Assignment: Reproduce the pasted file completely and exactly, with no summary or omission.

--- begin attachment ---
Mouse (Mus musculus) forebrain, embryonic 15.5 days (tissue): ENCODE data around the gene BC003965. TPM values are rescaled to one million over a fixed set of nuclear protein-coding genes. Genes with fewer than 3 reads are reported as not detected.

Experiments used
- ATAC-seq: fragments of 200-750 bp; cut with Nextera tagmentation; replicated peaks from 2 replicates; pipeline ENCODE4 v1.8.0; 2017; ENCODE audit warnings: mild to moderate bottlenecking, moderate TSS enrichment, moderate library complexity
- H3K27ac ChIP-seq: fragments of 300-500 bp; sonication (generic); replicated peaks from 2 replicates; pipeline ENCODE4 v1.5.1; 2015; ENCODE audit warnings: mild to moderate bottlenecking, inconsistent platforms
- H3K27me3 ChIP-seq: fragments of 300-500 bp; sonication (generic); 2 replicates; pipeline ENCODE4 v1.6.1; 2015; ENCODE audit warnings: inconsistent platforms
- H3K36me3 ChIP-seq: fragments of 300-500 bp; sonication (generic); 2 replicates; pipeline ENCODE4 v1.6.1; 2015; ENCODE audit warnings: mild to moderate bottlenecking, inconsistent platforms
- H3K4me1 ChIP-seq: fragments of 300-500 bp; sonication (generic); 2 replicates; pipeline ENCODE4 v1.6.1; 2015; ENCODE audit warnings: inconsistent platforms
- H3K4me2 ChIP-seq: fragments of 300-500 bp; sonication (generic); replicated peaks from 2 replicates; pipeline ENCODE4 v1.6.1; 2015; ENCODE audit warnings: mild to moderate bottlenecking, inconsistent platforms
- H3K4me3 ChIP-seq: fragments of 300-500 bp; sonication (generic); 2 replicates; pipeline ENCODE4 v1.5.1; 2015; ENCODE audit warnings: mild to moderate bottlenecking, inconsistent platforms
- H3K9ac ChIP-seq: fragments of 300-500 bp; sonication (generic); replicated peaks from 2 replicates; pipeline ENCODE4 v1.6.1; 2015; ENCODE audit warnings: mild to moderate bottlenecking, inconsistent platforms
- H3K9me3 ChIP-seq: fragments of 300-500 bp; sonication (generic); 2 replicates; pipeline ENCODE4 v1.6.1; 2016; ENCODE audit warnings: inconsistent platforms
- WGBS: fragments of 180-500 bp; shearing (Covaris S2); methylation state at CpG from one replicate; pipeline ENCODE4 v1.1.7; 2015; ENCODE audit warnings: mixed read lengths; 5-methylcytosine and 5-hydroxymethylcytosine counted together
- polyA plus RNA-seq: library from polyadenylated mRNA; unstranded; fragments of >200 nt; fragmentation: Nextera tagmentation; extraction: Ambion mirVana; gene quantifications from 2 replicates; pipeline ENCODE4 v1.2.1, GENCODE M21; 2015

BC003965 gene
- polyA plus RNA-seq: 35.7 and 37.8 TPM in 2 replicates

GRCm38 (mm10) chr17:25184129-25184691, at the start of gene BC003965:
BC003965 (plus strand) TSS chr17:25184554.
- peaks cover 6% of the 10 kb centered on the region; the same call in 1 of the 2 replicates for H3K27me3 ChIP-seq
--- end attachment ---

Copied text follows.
Mouse (Mus musculus) forebrain, embryonic 15.5 days (tissue): ENCODE data around the gene BC003965. TPM values are rescaled to one million over a fixed set of nuclear protein-coding genes. Genes with fewer than 3 reads are reported as not detected.

Experiments used
- ATAC-seq: fragments of 200-750 bp; cut with Nextera tagmentation; replicated peaks from 2 replicates; pipeline ENCODE4 v1.8.0; 2017; ENCODE audit warnings: mild to moderate bottlenecking, moderate TSS enrichment, moderate library complexity
- H3K27ac ChIP-seq: fragments of 300-500 bp; sonication (generic); replicated peaks from 2 replicates; pipeline ENCODE4 v1.5.1; 2015; ENCODE audit warnings: mild to moderate bottlenecking, inconsistent platforms
- H3K27me3 ChIP-seq: fragments of 300-500 bp; sonication (generic); 2 replicates; pipeline ENCODE4 v1.6.1; 2015; ENCODE audit warnings: inconsistent platforms
- H3K36me3 ChIP-seq: fragments of 300-500 bp; sonication (generic); 2 replicates; pipeline ENCODE4 v1.6.1; 2015; ENCODE audit warnings: mild to moderate bottlenecking, inconsistent platforms
- H3K4me1 ChIP-seq: fragments of 300-500 bp; sonication (generic); 2 replicates; pipeline ENCODE4 v1.6.1; 2015; ENCODE audit warnings: inconsistent platforms
- H3K4me2 ChIP-seq: fragments of 300-500 bp; sonication (generic); replicated peaks from 2 replicates; pipeline ENCODE4 v1.6.1; 2015; ENCODE audit warnings: mild to moderate bottlenecking, inconsistent platforms
- H3K4me3 ChIP-seq: fragments of 300-500 bp; sonication (generic); 2 replicates; pipeline ENCODE4 v1.5.1; 2015; ENCODE audit warnings: mild to moderate bottlenecking, inconsistent platforms
- H3K9ac ChIP-seq: fragments of 300-500 bp; sonication (generic); replicated peaks from 2 replicates; pipeline ENCODE4 v1.6.1; 2015; ENCODE audit warnings: mild to moderate bottlenecking, inconsistent platforms
- H3K9me3 ChIP-seq: fragments of 300-500 bp; sonication (generic); 2 replicates; pipeline ENCODE4 v1.6.1; 2016; ENCODE audit warnings: inconsistent platforms
- WGBS: fragments of 180-500 bp; shearing (Covaris S2); methylation state at CpG from one replicate; pipeline ENCODE4 v1.1.7; 2015; ENCODE audit warnings: mixed read lengths; 5-methylcytosine and 5-hydroxymethylcytosine counted together
- polyA plus RNA-seq: library from polyadenylated mRNA; unstranded; fragments of >200 nt; fragmentation: Nextera tagmentation; extraction: Ambion mirVana; gene quantifications from 2 replicates; pipeline ENCODE4 v1.2.1, GENCODE M21; 2015

BC003965 gene
- polyA plus RNA-seq: 35.7 and 37.8 TPM in 2 replicates

GRCm38 (mm10) chr17:25184129-25184691, at the start of gene BC003965:
BC003965 (plus strand) TSS chr17:25184554.
- peaks cover 6% of the 10 kb centered on the region; the same call in 1 of the 2 replicates for H3K27me3 ChIP-seq